Dating back to the pre-Inca days, arts and craftwork have been deeply ingrained in Peruvian culture. From quirky masks to intricately carved gourds and complex woven textiles, much of Peru’s impressive age-old techniques and artisanry are still practiced today. Come to know Peru’s beautiful ancient crafts on your custom Peru vacation.
Weaving is a vital part of Peru’s art and crafts culture. For millennia, isolated pastoral communities have been producing exquisite textiles. Each village has its own distinctive and highly symbolic patterns and designs, which have been passed down from generation to generation.
The weaving process typically begins with the shearing of the wool from an alpaca, sheep or llama. After being cleaned and spun into yarn, natural plant-based dyes are used to provide color, before locals skillfully transform the wool into beautiful textile products, such as ponchos, scarves and table runners. Kuoda can bring you to a weaving community during your personalized tour of Peru. Here, you can witness the weaving process and learn about the time-honored artisan tradition from local master weavers.
Peruvian Gourd Carving
In the city of Cochas, Peru, high in the central Andes Huancayo region, the ancient craft of gourd carving is a long-standing local custom. For more than 4,000 years, artisan families living here have been hacking away at the dried, hard-skinned fruits using engraving tools and even burning techniques to color them various shades of brown and black. These are no rudimentary jack-o’-lanterns either; some of the gourd designs are astonishingly intricate, with whole stories often illustrated on one piece.
Travelers who want to buy a carved gourd can find them at craft booths in Cusco and Lima. If you’d rather learn more about this ancient vanishing art, Kuoda can arrange for you to go to Cochas and meet the artists who practise this intriguing ancient craft.
Mask Making in Peru
Making masks for religious and ceremonial uses has been part of Peruvian life, since the late Paleolithic era, with both pre-Inca and Inca civilizations engaging in the tradition. These handcrafted faces come in a variety of shapes and colors, with all kinds of quirky design elements, from cartoon-esque features such as bulbous noses to devil horns. The materials used to make masks varies too, ranging from cloth and tree bark to silver, cooper and even – as in the case of the mask uncovered in the Lord of Sipán’s tomb in 1987 – gold.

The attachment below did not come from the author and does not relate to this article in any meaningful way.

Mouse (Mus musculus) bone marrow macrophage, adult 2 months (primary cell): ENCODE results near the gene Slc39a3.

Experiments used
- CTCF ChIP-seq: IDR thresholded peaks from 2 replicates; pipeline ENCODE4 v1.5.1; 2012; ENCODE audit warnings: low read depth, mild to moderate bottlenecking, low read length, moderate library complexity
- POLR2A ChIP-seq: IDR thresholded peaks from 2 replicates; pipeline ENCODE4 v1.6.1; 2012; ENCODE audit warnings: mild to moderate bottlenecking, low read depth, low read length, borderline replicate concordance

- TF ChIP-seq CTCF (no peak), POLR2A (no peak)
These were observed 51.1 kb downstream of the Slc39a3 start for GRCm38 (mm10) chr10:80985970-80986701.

But mask-making is not just a thing of the past. Even today, painted paper mâché and plaster numbers are frequently worn during Peru’s colorful festivals, including the Virgen de la Candelaria in Puno and the Virgen del Carmen Festival in Paucartambo.
Paucartambo, in particular, has a rich mask-making heritage. Mask artists such as the recently deceased Santiago Rojas dedicated a lifetime to building remarkable ceremonial version, which were used in the Virgen del Carmen festival.
For travelers who want to inspect the older pre-Inca models, the Gold Museum and the Larco Museum in Lima have collections on show. If you’d rather see the more modern, painted paper maché versions during your private Peru holiday, the best place for it is Paucartambo – Kuoda will gladly make all the arrangements on your behalf.
Pottery is intrinsic to culture in Peru. Among the earliest pottery producers were the Chavín people, who began making earthen vessels shaped like jaguars and other animals from as early as 1,000 B.C. They weren’t the only ancient Peruvian culture to dabble in the art of ceramics: the Paracas people made colorful pieces, while the Moche people made the now famous X-rated “sex pots.” Today, the artisan tradition of pottery lives on with modern-day Peruvian potters often adding a modern twist to pre-Columbian traditions.
Want to survey some ancient ceramic art during your customized tour of Peru? Let Kuoda take you to Lima’s National Museum of Archaeology, Anthropology, and History to check out pre-Inca pottery, and to the capital’s Larco Museum for a glimpse at the Moche’s most titillating erotic pieces. After brushing up on Peru’s pottery heritage, you may want to see some more current and perhaps even in-progress pieces at artists Pablo Seminario’s and his wife, Marilú Behar’s, studio.
Colonial Style Painting in Peru
During the 17th and 18th centuries, as Spanish monks established the Cusco School of Painting and began to work with native Peruvian artists, a particular type of Baroque-style painting arose. Despite the noticeable European influence, the Cusco School artworks still features some unmistakably indigenous elements. Among the most famous Peruvian artists from this period was Marcos Zapata, whose “alternative” Last Supper depiction sees a guinea pig replace the traditional lamb centerpiece – this masterpiece now hangs in Cusco Cathedral.
Paintings from the Cusco School are on show at the Historical Museum of Cusco, La Merced Convent Museum and at the Museum of Santa Catalina Monastery, while reproductions can be seen at galleries around Cusco’s Plaza de Armas.